Excuse Me: Where Do You Keep Your Condoms?

Barbara Morris

Barbara Morris

Is it just me? Is anyone else tired of being interrupted with a demanding “excuse me” at the most inappropriate times? It doesn’t matter what you are doing – whether on the phone, in a personal conversation, or concentrating on your work — some inconsiderate klutz who can’t wait until you finish what you are doing will butt in with “excuse me” and woe be unto you if you ignore the intruder or take offense at the interruption. The words “excuse me” are now the politically correct and socially acceptable means to engage in a feigned civility that used to be called rudeness.

I recall an incident at the pharmacy when I was on the phone taking a prescription from a doctor. As he was giving lengthy and somewhat complicated instructions to be placed on the label, I heard a Voice at the counter.

“Excuse me?” queried the Voice. It had a demanding edge to it, but that’s okay. After all, the Voice did say the words “excuse me.”

Choosing to stay focused on what the doctor was saying I ignored the Voice — but not for long. Two seconds later I heard it again.

“Ex-cuse me?” the Voice persisted, louder and more strident. But again, that’s okay. After all, the Voice did intone the sacred words “excuse me.”

At about that time the doctor had changed his mind about how he wanted the patient to take the medicine. “Change that to 1/2 in the morning; 1 at noon and 2 at dinner on day one. Skip a day and on day three …” Trying to listen to the doctor and trying to hush the Voice at the same time, I smiled, made eye contact with the Voice and put up my hand to indicate he had been heard. That was a mistake because the Voice took it as a signal to be even more aggressive.

” EX-CUSE ME”, persisted the agitated Voice. “I just want to know where you keep your condoms!” I asked the doctor if he would excuse me for a moment, placed my hand over the mouthpiece and said to the Voice, “Excuse me,  I’ll help you as soon as I can.” I then took the phone to a corner where I concluded my conversation with the doctor.

The Voice remained stationed at the counter.

Upon approaching the Voice to assist him, he blurted out, “Lady, you are a bitch. All I want to know is where you keep your condoms.” The tone was as demanding as a holdup in progress, like “give me all your money or I’ll shoot.” I’d say this was not okay behavior on his part as he did not preface his uncouth remark with “excuse me.”

“Excuse me?” I replied, “condoms are in a locked case on aisle five. (Yes, in the “olden days” they were kept locked up) I’ll be happy to call for a key.” Which I did – promptly. I announced over the loudspeaker, “We need a key for the condom case on aisle five, customer waiting,” The keeper of the key who was also the store manager was slow in arriving, so I called again. “Customer waiting for condoms on aisle five!”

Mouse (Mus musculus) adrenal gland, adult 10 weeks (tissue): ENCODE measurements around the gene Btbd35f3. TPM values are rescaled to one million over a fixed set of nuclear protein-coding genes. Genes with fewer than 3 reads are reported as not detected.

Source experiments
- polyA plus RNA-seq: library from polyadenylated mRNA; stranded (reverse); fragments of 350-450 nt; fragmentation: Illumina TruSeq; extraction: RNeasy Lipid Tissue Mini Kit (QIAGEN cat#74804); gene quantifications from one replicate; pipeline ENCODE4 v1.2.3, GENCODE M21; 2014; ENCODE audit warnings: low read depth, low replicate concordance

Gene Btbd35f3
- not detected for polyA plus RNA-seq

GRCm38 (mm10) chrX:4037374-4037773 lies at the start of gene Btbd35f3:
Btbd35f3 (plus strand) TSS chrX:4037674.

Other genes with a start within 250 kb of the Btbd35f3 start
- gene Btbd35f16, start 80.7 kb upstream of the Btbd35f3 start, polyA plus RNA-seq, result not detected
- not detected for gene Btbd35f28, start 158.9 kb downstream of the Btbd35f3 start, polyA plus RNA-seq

“You’re rude. You are trying to embarrass me,” the Voice snarled. I’m going to report you to the manager.”

“Excuse me,” I replied, “He has the key so when he gets here you can report me.”  Two minutes later the manager appeared. The Voice chewed out the manager for making him wait and complained about my demeanor. After the Voice left with this treasure from our very own Fort Knox, the manager called me aside.

“Excuse me, Barbara, the customer said you were nasty. What’s going on?”

“Excuse me, he didn’t say I was nasty — just rude.”

“So why were you rude?”

“Excuse me, I wasn’t rude.”

“Excuse me, Madam Pharmacist, the manager curtly countered, you must have been rude or he wouldn’t have complained.” (The customer is never wrong.) After a little more no-win repartee, the manager left shaking his head.

The title of a play I had seen many years ago suddenly popped into my head: “Stop The World I Want To Get Off.” As I thought about how to stop the world long enough to jettison the manager, the Voice and the condoms into outer space, I heard another voice.

“Excuse me, where are your restrooms?” “Public restrooms are at the back of the store. Just go through the double doors and turn left. Be careful not to fall into the pit of snakes right inside the restroom door. And the condoms are on aisle five.”

“Excuse me, you’re being rude, aren’t you?” queried the Person, obviously taking care not to outright accuse me of being rude.

I admit I failed to preface my reply to her question with “excuse me.” I quickly reconsidered my social sin of omission and began a more thoughtful response with the correct penitential words.

“Excuse me, I’m just trying to be helpful, to anticipate your needs.”

“What a totally weird and rude person you are! I’m going to report you to the manager. What is her name and where is she?”

“Well, excuse me!” I replied defensively. “The manager’s name is George and she just left on vacation.”

Dealing with impatient customers is not easy. You have to learn how the hard way – with a smile. Customer service experts who write books and are paid big bucks for their expertise apparently never worked in retail pharmacy.

Comments

  1. What a great story. When I was in high-school, I worked in a drug store that had a soda fountain and everything under the sun. The condoms were kept with the druggest, and I soon learned who was coming for them. They would hurry past me and if I asked if I could help them, they would hurry up to get to the back of the store. I soon learned not to ask a customer who appeared in a great hurry. I assumed they were coming for the condoms then unheard of to talk about or keep on the open shelves. We certainly have changed over the years. Ann H

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